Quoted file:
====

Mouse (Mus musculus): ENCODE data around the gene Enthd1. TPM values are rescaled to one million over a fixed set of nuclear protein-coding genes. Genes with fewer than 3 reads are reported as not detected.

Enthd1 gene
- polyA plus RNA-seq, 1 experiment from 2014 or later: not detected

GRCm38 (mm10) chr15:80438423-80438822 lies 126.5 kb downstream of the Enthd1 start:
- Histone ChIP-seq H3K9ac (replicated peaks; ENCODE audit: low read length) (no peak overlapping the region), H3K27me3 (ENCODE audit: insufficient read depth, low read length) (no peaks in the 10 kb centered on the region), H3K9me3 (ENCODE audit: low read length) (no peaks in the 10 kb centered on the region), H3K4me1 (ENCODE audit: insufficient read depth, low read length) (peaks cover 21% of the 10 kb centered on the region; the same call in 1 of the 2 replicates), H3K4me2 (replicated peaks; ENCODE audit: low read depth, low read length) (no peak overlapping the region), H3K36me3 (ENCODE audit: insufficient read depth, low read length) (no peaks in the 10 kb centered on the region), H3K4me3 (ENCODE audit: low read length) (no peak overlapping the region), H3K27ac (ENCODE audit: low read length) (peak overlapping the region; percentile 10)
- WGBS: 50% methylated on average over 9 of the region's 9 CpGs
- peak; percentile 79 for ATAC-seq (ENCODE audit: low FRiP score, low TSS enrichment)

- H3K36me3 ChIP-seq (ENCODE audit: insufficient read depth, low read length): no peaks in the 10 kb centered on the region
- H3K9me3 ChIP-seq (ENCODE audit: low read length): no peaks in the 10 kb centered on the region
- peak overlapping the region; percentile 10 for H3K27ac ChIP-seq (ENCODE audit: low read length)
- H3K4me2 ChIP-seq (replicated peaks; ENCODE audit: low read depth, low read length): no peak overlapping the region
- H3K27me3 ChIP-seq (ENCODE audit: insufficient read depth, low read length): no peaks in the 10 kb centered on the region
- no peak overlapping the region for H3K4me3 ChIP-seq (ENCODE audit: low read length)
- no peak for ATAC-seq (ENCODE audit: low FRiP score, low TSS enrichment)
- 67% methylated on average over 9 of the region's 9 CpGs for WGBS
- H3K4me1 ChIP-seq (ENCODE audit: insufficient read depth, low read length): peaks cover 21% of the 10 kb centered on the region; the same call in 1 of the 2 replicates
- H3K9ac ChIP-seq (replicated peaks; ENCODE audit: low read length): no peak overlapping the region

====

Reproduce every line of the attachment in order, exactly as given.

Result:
Mouse (Mus musculus): ENCODE data around the gene Enthd1. TPM values are rescaled to one million over a fixed set of nuclear protein-coding genes. Genes with fewer than 3 reads are reported as not detected.

Enthd1 gene
- polyA plus RNA-seq, 1 experiment from 2014 or later: not detected

GRCm38 (mm10) chr15:80438423-80438822 lies 126.5 kb downstream of the Enthd1 start:
- Histone ChIP-seq H3K9ac (replicated peaks; ENCODE audit: low read length) (no peak overlapping the region), H3K27me3 (ENCODE audit: insufficient read depth, low read length) (no peaks in the 10 kb centered on the region), H3K9me3 (ENCODE audit: low read length) (no peaks in the 10 kb centered on the region), H3K4me1 (ENCODE audit: insufficient read depth, low read length) (peaks cover 21% of the 10 kb centered on the region; the same call in 1 of the 2 replicates), H3K4me2 (replicated peaks; ENCODE audit: low read depth, low read length) (no peak overlapping the region), H3K36me3 (ENCODE audit: insufficient read depth, low read length) (no peaks in the 10 kb centered on the region), H3K4me3 (ENCODE audit: low read length) (no peak overlapping the region), H3K27ac (ENCODE audit: low read length) (peak overlapping the region; percentile 10)
- WGBS: 50% methylated on average over 9 of the region's 9 CpGs
- peak; percentile 79 for ATAC-seq (ENCODE audit: low FRiP score, low TSS enrichment)

- H3K36me3 ChIP-seq (ENCODE audit: insufficient read depth, low read length): no peaks in the 10 kb centered on the region
- H3K9me3 ChIP-seq (ENCODE audit: low read length): no peaks in the 10 kb centered on the region
- peak overlapping the region; percentile 10 for H3K27ac ChIP-seq (ENCODE audit: low read length)
- H3K4me2 ChIP-seq (replicated peaks; ENCODE audit: low read depth, low read length): no peak overlapping the region
- H3K27me3 ChIP-seq (ENCODE audit: insufficient read depth, low read length): no peaks in the 10 kb centered on the region
- no peak overlapping the region for H3K4me3 ChIP-seq (ENCODE audit: low read length)
- no peak for ATAC-seq (ENCODE audit: low FRiP score, low TSS enrichment)
- 67% methylated on average over 9 of the region's 9 CpGs for WGBS
- H3K4me1 ChIP-seq (ENCODE audit: insufficient read depth, low read length): peaks cover 21% of the 10 kb centered on the region; the same call in 1 of the 2 replicates
- H3K9ac ChIP-seq (replicated peaks; ENCODE audit: low read length): no peak overlapping the region